Fishing charters in Mosquito Lagoon explain this important yet often over-looked safety issue that frequently occurs to anglers of all levels

 

Most articles you encounter about fishing usually center around current conditions, bait and so on. While safety is an important consideration, it isn’t the first thing that jumps out to you on the various fishing websites out there.

However, staying safe while fishing in Mosquito Lagoon and elsewhere is a top-priority for reputable charters.

While every vessel is required to have certain safety gear such as life jackets, distress flares and more, there are certain things every angler needs to keep in mind to ensure the safety of everyone on board.

Getting stuck with an errant fishing hook is one of these safety issues that are often overlooked but important nonetheless. Although the effects are relatively minor most of the time (i.e. pain, swelling, bleeding), getting stuck by a fishing hook can turn a good day fishing into a bad one really quickly.

Continue reading for some brief information on preventing an accident in the first place, but also some tips on what to do if you’re stuck by a fishing hook while aboard charters around Mosquito Lagoon.

An ounce of prevention is way better than a pound of cure…

The best solution to addressing this safety issue is to take precautions ahead of time.

The easiest, and really the only precaution to preventing this type of accident, is to allow adequate distance when casting. Pay attention to your surroundings before drawing the rod back to cast. Many hooking accidents have occurred when the angler wasn’t aware that someone was behind them. Therefore, you should always peek over your shoulder before drawing your rod back to cast.

Another preventative measure you can take is to use circle hooks or barbless hooks, which you may be doing anyway if you’re practicing catch & release.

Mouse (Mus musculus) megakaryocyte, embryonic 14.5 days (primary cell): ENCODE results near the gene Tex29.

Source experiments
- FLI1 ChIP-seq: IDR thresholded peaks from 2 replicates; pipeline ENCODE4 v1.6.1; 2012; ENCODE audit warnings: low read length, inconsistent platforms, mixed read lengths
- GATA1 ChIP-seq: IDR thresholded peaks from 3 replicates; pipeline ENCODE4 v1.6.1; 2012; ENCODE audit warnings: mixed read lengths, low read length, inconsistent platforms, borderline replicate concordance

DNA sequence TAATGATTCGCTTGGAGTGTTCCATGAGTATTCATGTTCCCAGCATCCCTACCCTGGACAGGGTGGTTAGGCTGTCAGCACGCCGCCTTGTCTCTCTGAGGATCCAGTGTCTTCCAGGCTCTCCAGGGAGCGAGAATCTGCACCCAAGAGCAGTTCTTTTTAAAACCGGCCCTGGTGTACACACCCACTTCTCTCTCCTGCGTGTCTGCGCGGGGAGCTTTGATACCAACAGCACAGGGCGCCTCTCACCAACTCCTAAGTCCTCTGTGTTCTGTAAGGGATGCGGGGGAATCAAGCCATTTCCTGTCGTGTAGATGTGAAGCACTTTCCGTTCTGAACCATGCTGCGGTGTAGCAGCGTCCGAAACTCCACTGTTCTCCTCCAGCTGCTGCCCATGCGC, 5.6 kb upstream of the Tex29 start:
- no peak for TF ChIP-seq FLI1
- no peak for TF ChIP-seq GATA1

Also, when the rods are not in use, be sure they are stowed away and any hooks are not exposed.

If you do get a hook in you or someone else, there are methods for removing it if it isn’t too embedded or in a sensitive area

They call them accidents for a reason – they sometimes do happen despite your best efforts.

If someone aboard the vessel does get a hook in them, the first thing to do is to NOT panic. Stay calm and ascertain where the hook is embedded and whether it’s safe to pull out. If a hook is in your eye for example, you should drop everything and get to an emergency room immediately. Trying to remove the hook from a sensitive place like this could cause bigger problems.

If the barb has NOT penetrated the skin, you’re in luck – simply pull the hook out in the opposite direction of how it went into your skin.

However, if the barb is embedded in the skin, there are a couple of methods you can employ out on the water to try and get the hook out, including:

  1. Fish line method – This method involves looping a piece of fishing line around the bend in your hook. Next, you will apply downward pressure on the eye of the hook to disengage the barb. As you hold this downward pressure with one hand, quickly pull or jerk the line with your opposite hand and the hook should come out.
Image courtesy of Bass Pro Shops

Image courtesy of Bass Pro Shops

  1. Wire cutting method – If it’s possible to push the hook on through, you could try the wire cutting method. You will need to gently apply pressure to the curve of the hook and then push the tip of the hook through the skin. You will need to be able to push the barb through. If you’re able to do this, you will then need to cut the hook just behind the barbs and then remove the rest of the hook by pulling it back the opposite way.

Again, if the hook has embedded into your eye, an artery, a joint or a tendon, or if it is embedded very deep, you should not try and remove it yourself. Instead, get to the nearest emergency room as quickly as you can. Any ER, especially one close to popular fishing areas like Mosquito Lagoon, will have the tools and expertise needed to safely get the hook out. One BIG advantage to going to a doctor is that they will be able give you local anesthesia before removing the hook.

If you’re aboard one of many fishing charters around Mosquito Lagoon, your captain should have a basic understanding of this issue and be able to remove hooks that are not embedded too deep or in a sensitive area. Capt. Mark Wright of Florida East Coast Adventures has seen his fair share of accidental hookings over the years.  Safety and prevention is the best way to avoid one of these painful accidents.

To learn more about fishing charters in Mosquito Lagoon or to schedule an excursion, visit http://www.captmarkwright.com/ today!